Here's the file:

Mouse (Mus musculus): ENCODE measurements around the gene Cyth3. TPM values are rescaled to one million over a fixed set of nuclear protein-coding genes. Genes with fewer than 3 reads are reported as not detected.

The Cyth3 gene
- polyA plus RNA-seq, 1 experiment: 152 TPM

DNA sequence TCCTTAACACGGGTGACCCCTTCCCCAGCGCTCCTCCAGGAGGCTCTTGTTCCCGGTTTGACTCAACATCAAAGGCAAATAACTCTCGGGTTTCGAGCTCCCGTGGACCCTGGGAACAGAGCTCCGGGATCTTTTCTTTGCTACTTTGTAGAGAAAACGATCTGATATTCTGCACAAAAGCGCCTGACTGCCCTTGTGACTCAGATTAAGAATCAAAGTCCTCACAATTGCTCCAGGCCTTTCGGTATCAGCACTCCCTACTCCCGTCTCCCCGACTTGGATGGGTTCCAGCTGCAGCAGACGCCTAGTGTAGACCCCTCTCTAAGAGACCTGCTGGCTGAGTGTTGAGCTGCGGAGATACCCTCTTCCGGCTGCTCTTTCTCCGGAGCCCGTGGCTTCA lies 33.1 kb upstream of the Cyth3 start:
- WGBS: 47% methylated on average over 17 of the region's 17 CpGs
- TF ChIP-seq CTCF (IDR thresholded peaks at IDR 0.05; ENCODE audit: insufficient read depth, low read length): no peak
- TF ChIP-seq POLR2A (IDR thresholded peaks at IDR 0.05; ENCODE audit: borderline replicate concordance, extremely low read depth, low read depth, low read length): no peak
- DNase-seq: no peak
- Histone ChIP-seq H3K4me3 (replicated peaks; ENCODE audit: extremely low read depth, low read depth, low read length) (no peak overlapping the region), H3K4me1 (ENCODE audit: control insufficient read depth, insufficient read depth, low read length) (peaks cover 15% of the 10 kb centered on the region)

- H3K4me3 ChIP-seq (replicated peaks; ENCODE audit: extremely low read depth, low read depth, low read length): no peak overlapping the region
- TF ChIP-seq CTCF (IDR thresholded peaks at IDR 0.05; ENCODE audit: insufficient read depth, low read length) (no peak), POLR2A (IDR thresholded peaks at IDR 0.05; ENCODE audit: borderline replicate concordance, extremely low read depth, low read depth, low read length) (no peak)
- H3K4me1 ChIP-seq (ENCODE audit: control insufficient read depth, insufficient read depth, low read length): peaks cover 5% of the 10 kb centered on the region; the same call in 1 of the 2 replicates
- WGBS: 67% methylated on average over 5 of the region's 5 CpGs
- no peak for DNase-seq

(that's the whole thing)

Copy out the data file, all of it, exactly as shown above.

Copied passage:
Mouse (Mus musculus): ENCODE measurements around the gene Cyth3. TPM values are rescaled to one million over a fixed set of nuclear protein-coding genes. Genes with fewer than 3 reads are reported as not detected.

The Cyth3 gene
- polyA plus RNA-seq, 1 experiment: 152 TPM

DNA sequence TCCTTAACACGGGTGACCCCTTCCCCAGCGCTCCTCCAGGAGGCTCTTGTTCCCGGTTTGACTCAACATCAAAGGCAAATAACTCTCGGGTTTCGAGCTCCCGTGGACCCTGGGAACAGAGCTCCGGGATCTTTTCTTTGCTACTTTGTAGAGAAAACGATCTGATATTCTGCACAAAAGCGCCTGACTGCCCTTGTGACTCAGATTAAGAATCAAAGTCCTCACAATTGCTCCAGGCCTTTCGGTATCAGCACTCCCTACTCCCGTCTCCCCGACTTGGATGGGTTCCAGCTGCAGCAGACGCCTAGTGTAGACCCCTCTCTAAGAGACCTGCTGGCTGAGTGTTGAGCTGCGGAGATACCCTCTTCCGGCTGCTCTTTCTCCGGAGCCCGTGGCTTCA lies 33.1 kb upstream of the Cyth3 start:
- WGBS: 47% methylated on average over 17 of the region's 17 CpGs
- TF ChIP-seq CTCF (IDR thresholded peaks at IDR 0.05; ENCODE audit: insufficient read depth, low read length): no peak
- TF ChIP-seq POLR2A (IDR thresholded peaks at IDR 0.05; ENCODE audit: borderline replicate concordance, extremely low read depth, low read depth, low read length): no peak
- DNase-seq: no peak
- Histone ChIP-seq H3K4me3 (replicated peaks; ENCODE audit: extremely low read depth, low read depth, low read length) (no peak overlapping the region), H3K4me1 (ENCODE audit: control insufficient read depth, insufficient read depth, low read length) (peaks cover 15% of the 10 kb centered on the region)

- H3K4me3 ChIP-seq (replicated peaks; ENCODE audit: extremely low read depth, low read depth, low read length): no peak overlapping the region
- TF ChIP-seq CTCF (IDR thresholded peaks at IDR 0.05; ENCODE audit: insufficient read depth, low read length) (no peak), POLR2A (IDR thresholded peaks at IDR 0.05; ENCODE audit: borderline replicate concordance, extremely low read depth, low read depth, low read length) (no peak)
- H3K4me1 ChIP-seq (ENCODE audit: control insufficient read depth, insufficient read depth, low read length): peaks cover 5% of the 10 kb centered on the region; the same call in 1 of the 2 replicates
- WGBS: 67% methylated on average over 5 of the region's 5 CpGs
- no peak for DNase-seq